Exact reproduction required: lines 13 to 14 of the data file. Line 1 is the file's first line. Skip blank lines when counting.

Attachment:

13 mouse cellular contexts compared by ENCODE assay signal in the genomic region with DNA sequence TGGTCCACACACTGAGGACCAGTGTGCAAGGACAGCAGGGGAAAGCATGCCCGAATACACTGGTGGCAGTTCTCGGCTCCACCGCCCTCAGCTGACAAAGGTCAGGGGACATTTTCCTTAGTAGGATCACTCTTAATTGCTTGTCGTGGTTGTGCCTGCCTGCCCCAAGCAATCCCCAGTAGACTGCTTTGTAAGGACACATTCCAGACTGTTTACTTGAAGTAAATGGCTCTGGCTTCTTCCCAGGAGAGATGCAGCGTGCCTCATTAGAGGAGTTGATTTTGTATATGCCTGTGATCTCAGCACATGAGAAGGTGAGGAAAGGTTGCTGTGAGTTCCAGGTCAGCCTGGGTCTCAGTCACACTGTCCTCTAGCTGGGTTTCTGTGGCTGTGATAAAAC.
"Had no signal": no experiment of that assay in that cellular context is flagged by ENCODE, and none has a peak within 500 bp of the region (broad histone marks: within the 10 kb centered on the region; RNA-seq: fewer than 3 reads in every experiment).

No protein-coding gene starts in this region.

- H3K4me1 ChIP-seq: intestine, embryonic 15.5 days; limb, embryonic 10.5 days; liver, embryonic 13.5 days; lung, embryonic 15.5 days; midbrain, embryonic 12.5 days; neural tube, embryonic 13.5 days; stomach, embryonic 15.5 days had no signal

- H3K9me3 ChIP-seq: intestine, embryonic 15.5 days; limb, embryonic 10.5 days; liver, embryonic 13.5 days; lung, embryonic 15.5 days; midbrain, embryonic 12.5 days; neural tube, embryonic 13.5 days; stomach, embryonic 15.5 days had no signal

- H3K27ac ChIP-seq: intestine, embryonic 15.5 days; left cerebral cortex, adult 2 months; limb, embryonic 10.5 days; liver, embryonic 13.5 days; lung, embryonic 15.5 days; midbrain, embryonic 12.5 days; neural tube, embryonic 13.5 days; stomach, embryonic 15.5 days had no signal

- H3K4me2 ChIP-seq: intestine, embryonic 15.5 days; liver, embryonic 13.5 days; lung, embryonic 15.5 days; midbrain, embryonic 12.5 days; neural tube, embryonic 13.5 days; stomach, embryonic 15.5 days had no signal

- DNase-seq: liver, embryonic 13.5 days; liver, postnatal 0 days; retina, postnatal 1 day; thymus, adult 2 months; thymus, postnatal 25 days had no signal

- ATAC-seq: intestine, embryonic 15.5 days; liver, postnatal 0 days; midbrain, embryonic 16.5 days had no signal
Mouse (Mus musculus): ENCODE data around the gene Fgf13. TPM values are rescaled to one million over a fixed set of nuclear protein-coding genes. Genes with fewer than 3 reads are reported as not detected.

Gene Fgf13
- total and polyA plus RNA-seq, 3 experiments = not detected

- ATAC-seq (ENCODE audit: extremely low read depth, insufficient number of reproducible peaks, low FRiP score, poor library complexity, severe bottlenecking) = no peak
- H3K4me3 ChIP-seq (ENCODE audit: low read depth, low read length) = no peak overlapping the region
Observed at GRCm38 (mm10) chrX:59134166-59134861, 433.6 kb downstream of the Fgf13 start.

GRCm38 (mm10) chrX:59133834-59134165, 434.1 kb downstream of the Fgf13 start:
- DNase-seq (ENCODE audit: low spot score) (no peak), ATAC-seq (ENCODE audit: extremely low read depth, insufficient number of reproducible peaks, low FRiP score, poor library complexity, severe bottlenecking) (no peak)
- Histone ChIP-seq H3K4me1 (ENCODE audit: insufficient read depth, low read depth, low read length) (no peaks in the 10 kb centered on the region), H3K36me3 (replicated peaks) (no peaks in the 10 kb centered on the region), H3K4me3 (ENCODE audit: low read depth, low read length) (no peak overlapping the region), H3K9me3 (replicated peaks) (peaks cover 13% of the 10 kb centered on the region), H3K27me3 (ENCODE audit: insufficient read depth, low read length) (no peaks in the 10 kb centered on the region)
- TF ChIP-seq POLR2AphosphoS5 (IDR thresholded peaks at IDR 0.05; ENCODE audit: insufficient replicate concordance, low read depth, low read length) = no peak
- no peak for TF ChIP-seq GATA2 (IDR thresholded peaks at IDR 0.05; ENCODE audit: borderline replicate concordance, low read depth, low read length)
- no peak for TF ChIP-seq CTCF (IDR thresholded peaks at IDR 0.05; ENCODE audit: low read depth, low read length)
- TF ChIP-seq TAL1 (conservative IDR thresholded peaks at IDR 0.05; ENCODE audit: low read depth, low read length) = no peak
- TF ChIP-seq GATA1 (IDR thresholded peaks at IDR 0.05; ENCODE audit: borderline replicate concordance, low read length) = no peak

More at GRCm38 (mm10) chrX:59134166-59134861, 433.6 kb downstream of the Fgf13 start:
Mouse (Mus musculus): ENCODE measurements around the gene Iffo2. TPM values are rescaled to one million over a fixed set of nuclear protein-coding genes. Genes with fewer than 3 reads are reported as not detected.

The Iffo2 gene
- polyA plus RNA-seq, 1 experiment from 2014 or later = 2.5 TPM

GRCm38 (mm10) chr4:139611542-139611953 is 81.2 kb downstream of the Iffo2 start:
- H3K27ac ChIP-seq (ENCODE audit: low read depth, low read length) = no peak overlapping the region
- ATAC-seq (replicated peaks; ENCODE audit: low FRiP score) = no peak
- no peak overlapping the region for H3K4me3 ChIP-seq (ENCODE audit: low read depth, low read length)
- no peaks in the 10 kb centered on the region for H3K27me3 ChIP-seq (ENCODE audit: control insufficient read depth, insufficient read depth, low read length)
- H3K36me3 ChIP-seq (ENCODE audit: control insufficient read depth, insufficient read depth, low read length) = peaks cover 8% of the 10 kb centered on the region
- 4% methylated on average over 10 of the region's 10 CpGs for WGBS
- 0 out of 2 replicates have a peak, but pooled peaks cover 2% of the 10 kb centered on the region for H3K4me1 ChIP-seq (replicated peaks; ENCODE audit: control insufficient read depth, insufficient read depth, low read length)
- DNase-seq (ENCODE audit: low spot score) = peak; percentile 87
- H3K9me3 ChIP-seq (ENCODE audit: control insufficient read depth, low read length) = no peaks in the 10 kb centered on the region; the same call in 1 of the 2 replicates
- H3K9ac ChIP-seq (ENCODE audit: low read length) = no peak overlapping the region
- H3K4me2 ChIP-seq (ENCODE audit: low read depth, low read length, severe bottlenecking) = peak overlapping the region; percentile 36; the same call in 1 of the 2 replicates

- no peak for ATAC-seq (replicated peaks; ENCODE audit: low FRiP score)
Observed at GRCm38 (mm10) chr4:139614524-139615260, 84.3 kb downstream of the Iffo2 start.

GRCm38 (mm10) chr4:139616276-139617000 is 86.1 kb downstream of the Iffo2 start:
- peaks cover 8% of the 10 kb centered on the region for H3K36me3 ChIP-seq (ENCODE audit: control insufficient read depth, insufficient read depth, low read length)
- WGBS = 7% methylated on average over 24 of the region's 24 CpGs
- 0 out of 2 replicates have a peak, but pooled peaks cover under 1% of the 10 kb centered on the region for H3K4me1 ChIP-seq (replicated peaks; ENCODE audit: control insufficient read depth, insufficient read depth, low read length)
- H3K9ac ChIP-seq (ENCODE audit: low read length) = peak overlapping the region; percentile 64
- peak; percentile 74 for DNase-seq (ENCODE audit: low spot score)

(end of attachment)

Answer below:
- ATAC-seq (ENCODE audit: extremely low read depth, insufficient number of reproducible peaks, low FRiP score, poor library complexity, severe bottlenecking) = no peak
- H3K4me3 ChIP-seq (ENCODE audit: low read depth, low read length) = no peak overlapping the region